How to Write Poetry: Form and Feeling | Goldsmiths University, SE14 6NW, Thursday, 02. May 2019

Wordsworth defined poetry as ‘the spontaneous overflow of powerful feelings.’ While ‘feelings’ are an important aspect of poetry, form also helps to shape ideas in interesting ways. We’ll study great traditional and contemporary poets as a way to produce our own new writing. Inspired and informed by what we read, we’ll craft our own verse, learning about sound techniques, line breaks, imagery, and poetic language, using objects, memory and life experience to develop our ‘spontaneous overflow.’
This 10-week course is suitable for both new and experienced writers. You will receive practical guidance on how to read and write poetry, simultaneously broadening your literary knowledge through critical thinking, and sustained focus on improving your writing technique. Each lesson will include an initial workshop of previously written verse. This will enable the poet to develop their ability to comment upon their own work, and for the rest of the class to focus on developing critical analysis, in their role as reviewer. These workshops will be focused on providing positive and constructive feedback, in an effort to build a useful and mutually supportive working group.
We will then perform a close reading of selected verse, using both traditional and contemporary examples, in order to explore formal context and development in relation to our own workt. This will be followed by a discussion of formal aspects, as well as questions of techniques and experimentation. Prompts will be provided so that you can then begin to draft your formal piece, finishing the work at home between classes. Our work in class will be supported by closed social media group sessions dealing with suggested further reading, queries and practical advice on competitions, submissions and other literary opportunities.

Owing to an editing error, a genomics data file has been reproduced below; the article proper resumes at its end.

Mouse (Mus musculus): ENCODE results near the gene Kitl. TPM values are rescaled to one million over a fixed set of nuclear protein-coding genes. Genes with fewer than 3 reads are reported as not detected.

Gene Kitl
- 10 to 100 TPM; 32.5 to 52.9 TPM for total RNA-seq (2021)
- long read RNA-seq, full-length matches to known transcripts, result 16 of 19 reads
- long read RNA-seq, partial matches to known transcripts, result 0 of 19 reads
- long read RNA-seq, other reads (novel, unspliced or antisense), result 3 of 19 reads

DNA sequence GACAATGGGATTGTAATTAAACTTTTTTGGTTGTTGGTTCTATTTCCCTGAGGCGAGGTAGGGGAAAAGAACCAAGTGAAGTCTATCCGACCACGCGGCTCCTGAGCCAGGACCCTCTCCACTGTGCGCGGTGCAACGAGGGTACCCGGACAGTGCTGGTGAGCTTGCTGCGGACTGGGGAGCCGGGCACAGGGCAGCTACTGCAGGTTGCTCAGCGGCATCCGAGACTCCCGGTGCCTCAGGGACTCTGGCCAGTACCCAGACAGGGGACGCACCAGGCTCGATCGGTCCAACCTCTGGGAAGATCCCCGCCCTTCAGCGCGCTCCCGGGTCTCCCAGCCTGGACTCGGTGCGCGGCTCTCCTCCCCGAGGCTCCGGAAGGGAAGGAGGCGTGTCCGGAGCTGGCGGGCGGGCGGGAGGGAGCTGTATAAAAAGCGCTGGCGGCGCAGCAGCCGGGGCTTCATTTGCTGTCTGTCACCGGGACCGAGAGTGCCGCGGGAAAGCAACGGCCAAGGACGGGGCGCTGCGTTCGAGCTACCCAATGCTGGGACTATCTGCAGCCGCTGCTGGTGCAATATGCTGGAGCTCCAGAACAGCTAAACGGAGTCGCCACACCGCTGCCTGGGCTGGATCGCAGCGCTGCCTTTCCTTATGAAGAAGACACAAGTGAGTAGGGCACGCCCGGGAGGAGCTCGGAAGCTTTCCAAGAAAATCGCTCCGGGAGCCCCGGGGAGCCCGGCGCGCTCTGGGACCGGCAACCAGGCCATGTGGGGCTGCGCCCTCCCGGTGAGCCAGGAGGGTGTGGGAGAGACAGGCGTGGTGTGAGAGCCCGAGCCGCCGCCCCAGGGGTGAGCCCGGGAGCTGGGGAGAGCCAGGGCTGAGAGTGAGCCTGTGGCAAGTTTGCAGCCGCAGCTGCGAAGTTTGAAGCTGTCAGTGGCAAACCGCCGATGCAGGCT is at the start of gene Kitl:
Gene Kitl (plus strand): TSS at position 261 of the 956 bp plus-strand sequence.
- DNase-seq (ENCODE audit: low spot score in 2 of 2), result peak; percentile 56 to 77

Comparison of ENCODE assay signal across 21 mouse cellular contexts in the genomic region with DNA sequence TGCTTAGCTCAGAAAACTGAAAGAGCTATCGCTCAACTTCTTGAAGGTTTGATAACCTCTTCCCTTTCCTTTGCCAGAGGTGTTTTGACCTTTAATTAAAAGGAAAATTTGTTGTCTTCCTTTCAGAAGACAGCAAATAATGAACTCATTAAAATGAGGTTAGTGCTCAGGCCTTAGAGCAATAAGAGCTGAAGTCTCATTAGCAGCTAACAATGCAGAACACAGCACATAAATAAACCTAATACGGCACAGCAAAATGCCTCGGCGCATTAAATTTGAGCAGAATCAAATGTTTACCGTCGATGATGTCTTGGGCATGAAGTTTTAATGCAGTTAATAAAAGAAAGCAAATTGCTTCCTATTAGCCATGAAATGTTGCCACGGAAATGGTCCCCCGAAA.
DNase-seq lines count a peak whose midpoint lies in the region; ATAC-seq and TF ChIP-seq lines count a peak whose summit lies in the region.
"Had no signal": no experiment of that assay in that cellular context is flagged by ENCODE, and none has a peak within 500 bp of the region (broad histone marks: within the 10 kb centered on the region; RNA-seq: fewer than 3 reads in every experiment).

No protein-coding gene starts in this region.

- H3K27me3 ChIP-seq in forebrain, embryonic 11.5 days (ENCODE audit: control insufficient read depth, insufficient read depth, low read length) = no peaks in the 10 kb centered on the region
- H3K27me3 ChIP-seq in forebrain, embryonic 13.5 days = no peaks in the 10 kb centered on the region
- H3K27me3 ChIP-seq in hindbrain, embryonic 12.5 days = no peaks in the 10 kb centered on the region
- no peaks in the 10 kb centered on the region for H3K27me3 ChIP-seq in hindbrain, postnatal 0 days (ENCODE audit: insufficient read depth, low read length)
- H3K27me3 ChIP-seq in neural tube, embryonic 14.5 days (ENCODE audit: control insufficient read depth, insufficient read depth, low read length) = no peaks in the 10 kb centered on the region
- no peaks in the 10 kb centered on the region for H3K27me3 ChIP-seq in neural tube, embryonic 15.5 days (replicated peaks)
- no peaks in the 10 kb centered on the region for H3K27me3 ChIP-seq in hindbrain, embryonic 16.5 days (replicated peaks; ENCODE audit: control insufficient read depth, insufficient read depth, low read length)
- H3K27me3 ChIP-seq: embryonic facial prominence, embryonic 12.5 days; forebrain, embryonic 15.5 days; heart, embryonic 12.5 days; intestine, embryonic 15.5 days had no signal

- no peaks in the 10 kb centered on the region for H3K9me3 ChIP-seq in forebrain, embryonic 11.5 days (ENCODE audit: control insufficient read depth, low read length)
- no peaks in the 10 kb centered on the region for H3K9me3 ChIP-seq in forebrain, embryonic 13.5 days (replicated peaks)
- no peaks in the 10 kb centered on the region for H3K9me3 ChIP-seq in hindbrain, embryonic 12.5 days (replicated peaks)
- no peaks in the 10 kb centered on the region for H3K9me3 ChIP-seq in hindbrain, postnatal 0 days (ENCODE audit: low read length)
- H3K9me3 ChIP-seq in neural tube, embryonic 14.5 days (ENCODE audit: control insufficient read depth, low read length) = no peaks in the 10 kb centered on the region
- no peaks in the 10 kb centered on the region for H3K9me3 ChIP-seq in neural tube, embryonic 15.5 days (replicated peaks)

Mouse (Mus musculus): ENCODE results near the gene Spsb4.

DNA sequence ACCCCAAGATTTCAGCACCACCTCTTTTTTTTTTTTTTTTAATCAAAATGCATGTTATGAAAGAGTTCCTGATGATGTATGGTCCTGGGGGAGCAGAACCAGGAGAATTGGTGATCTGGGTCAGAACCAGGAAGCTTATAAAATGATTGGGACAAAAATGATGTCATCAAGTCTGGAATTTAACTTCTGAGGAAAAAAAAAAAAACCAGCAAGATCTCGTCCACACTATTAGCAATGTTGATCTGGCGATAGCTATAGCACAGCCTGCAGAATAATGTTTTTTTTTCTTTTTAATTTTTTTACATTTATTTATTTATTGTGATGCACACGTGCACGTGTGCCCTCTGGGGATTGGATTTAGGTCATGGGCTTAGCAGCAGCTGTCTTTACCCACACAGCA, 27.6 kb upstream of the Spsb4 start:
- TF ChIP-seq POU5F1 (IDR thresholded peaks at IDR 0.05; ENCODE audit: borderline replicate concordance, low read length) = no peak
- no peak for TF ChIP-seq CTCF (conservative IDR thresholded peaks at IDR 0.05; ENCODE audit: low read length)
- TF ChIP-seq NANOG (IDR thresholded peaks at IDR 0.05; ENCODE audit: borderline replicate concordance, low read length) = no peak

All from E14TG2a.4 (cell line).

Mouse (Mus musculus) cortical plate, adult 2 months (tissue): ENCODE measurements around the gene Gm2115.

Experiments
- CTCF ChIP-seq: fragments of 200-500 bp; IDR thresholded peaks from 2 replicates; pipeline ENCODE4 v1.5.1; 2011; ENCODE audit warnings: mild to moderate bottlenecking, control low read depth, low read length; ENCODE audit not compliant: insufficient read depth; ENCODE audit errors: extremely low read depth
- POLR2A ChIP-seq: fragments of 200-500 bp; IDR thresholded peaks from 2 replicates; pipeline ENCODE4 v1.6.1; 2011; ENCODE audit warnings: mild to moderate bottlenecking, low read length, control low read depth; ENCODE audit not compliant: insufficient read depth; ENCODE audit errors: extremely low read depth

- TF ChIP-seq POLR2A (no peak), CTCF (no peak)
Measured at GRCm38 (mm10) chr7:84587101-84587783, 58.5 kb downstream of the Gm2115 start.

Over the 10-week period we will pay close attention to ten different poetic forms, including: the nocturne, haibun, prose poem, villanelle, golden shovel, pantoum, epistle, elegy, acrostic, couplet, ekphrastic. Other associated poems may inform the classwork as examples, and a wide selection will ensure a commitment to diversity of culture and voice.
Why Study this Course?
• Immerse yourself in published poetry in order to understand and appreciate what poetic form can achieve.• Apply form to your own writing, developing a sense of the meaningful relationship between form and subject matter.• Explore your own imagination and past for emotional content and narrative to employ within your poetry.• Create a set of workshopping tools with which to edit, revise and polish your own work, while offering constructive feedback to others.• Learn about poetry magazines, journals and contests and how best to present you work in order to get it in print. • Develop your critical skills and practice how to articulate your feedback relation to others’ work as well as apply others’ suggestions to your own writing.• Cultivate literary skills that can be transferred to other fields of work and to future writing projects.

How to Write Poetry: Form and Feeling | Goldsmiths University

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